How can Labour review its election failure properly?

Labour
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Today, we awoke to reports that Ed Miliband will sit alongside Jeremy Corbyn and others including Lucy Powell (who ran Miliband’s 2015 campaign) on the Labour Together panel.

While the overall idea behind Labour Together is sensible – looking at all of the data, running focus groups and interviewing candidates about what went wrong – the image this evokes is painstaking and rife with division.

It demonstrates the abdication of responsibility by Jeremy Corbyn to accept that he was a major factor in Labour’s defeat on the 12th December. Many Labour supporters I have had conversations with are quite rightly angry and frustrated with the approach to leadership and the people around Corbyn.

To add to this, the responses to the defeat from these circles have appeared self-righteous and ignorant to the truth. It is not possible to say you have “won the argument”, when your party’s election result is the lowest in almost 90 years. An important step is for the people in charge of the party to admit they got it wrong, which is not incompatible with reviewing other things to change. Lessons can be learned from the resignations of those like Gordon Brown, after the 2010 defeat.

A second point is about the members on the panel. This panel does not contain any party leader who has actually won an election or led a Labour Government. It is understandable that Tony Blair has a lot of baggage associated with him (namely Iraq), but one thing that cannot be doubted is he knew how to win elections and get people on side. Admitting him to this forum would provide invaluable insight about what needs to be in place to make the party electable.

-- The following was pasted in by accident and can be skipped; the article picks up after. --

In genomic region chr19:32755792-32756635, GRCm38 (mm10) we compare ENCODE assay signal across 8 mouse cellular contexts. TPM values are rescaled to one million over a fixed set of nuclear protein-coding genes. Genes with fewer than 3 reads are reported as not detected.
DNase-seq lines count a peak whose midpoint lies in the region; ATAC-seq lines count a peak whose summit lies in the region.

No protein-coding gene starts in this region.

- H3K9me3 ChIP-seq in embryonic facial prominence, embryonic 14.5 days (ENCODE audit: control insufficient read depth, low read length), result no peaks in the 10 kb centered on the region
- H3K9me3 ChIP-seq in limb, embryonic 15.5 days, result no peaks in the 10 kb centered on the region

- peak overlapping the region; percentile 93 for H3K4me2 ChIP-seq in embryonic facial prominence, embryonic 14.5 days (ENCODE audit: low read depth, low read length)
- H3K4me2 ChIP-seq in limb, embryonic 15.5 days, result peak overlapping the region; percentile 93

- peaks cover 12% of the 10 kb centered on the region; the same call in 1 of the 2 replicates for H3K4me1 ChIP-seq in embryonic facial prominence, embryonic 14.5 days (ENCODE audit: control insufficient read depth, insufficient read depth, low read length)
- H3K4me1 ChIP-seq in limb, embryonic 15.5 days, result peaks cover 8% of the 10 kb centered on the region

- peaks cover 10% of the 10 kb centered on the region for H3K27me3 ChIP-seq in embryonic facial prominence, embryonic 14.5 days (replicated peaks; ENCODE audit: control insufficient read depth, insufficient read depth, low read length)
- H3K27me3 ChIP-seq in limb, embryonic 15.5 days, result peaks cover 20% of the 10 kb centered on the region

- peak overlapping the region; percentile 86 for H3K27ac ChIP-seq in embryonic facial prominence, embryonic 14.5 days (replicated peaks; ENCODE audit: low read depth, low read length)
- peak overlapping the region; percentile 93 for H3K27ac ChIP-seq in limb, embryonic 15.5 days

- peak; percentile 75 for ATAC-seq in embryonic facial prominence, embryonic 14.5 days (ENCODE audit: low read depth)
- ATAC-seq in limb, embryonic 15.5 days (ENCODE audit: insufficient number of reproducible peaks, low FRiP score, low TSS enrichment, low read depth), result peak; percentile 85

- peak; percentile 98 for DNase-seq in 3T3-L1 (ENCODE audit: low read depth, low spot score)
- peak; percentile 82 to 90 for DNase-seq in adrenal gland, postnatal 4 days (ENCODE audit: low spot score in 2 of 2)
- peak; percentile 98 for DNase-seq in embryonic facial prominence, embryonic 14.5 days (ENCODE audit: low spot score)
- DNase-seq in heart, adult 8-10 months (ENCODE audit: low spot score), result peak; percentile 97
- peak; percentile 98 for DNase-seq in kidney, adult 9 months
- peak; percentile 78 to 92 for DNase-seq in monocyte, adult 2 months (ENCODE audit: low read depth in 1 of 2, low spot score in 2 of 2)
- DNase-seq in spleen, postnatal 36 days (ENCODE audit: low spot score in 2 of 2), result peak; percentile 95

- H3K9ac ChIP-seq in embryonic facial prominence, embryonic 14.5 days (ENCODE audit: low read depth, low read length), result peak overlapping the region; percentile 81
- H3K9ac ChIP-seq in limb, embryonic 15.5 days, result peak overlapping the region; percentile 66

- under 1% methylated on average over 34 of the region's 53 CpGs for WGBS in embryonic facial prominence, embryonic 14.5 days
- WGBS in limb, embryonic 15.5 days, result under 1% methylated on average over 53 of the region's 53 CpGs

There is benefit to Miliband and Corbyn being involved as they are arguably more in tune with the views of many Labour members; and the policy positions have shifted to some extent since the last Labour victory in 2005. Labour as a party is viewed as a broad church, so getting all these views in one place in a constructive manner would help to bring these different elements together.

Furthermore, the image this panel evokes is a divided, indecisive party which is struggling to find itself. It is possible that the process could become drawn out, and factional. This appears to already come across in a tweet from Labour Together this morning using the word “faction”. 

Just this single use of language has far-reaching implications, and only provides the Conservatives with an open goal. Appearance is as important as the substance; the panel needs to be effective and conciliatory, but also needs to be seen as decisive. Otherwise, there is a risk of similar policies to the Brexit ‘final say’ referendum coming through and suggesting a sense of inertia.

While the idea of the panel is not a terrible idea, it needs to be executed in a way that listens, engages and effects change in a decisive, constructive way – conscious of the scrutiny it will receive. It also needs to ensure Labour starts to not only be seen as a protest movement, but also as a viable party of Government. Only then can Labour start to rebuild.

Read more here 👉 https://www.bbc.co.uk/news/uk-politics-50888060